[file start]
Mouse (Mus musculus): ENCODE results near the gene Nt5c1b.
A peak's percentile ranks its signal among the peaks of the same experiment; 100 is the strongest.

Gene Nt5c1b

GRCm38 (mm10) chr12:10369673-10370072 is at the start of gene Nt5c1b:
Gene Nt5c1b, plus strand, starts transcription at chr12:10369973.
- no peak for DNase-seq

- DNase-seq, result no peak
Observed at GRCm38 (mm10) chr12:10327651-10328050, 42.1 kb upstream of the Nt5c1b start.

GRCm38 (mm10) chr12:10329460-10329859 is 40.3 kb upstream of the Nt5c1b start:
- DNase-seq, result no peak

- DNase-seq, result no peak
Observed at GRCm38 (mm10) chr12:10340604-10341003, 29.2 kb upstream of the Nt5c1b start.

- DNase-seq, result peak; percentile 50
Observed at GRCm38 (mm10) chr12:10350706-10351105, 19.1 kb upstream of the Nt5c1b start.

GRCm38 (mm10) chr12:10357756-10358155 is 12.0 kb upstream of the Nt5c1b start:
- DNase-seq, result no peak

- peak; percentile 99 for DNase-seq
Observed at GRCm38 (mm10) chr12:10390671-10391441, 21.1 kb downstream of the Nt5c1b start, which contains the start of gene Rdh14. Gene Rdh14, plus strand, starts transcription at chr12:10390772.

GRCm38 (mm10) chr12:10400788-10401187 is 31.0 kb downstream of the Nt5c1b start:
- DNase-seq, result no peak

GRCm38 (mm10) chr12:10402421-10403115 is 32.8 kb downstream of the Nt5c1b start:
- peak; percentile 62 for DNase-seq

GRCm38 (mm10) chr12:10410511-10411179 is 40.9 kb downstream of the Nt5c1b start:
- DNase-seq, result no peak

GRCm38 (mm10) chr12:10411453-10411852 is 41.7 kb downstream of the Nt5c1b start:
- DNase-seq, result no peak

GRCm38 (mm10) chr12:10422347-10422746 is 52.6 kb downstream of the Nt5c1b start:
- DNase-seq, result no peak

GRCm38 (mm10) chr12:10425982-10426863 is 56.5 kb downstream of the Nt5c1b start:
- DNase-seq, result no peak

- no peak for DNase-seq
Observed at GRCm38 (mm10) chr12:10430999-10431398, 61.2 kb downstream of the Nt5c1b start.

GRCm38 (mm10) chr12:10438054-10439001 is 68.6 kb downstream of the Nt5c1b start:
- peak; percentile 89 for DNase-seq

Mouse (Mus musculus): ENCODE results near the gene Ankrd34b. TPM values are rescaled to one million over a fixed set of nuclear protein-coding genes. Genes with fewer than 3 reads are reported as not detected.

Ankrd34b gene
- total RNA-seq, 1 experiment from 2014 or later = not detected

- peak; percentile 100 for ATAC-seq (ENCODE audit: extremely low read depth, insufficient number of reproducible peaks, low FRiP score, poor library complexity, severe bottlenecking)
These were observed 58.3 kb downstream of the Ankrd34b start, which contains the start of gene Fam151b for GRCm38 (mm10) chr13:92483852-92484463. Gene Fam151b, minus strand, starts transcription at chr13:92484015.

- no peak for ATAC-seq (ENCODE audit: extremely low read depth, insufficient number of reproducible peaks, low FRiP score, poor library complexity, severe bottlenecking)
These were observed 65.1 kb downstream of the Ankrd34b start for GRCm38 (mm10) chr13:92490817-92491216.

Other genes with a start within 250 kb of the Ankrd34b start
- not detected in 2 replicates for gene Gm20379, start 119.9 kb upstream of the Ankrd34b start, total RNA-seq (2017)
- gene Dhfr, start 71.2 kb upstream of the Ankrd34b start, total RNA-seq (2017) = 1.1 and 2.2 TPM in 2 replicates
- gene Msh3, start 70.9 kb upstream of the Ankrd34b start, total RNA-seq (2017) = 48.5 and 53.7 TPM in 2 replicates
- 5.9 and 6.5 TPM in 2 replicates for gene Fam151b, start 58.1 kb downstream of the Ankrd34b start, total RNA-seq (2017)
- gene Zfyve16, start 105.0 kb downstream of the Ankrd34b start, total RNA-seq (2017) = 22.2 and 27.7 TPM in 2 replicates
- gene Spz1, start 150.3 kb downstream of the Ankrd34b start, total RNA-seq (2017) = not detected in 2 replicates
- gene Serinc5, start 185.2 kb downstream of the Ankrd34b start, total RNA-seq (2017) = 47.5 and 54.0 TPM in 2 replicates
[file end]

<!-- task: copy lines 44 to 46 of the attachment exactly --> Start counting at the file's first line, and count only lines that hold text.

- gene Dhfr, start 71.2 kb upstream of the Ankrd34b start, total RNA-seq (2017) = 1.1 and 2.2 TPM in 2 replicates
- gene Msh3, start 70.9 kb upstream of the Ankrd34b start, total RNA-seq (2017) = 48.5 and 53.7 TPM in 2 replicates
- 5.9 and 6.5 TPM in 2 replicates for gene Fam151b, start 58.1 kb downstream of the Ankrd34b start, total RNA-seq (2017)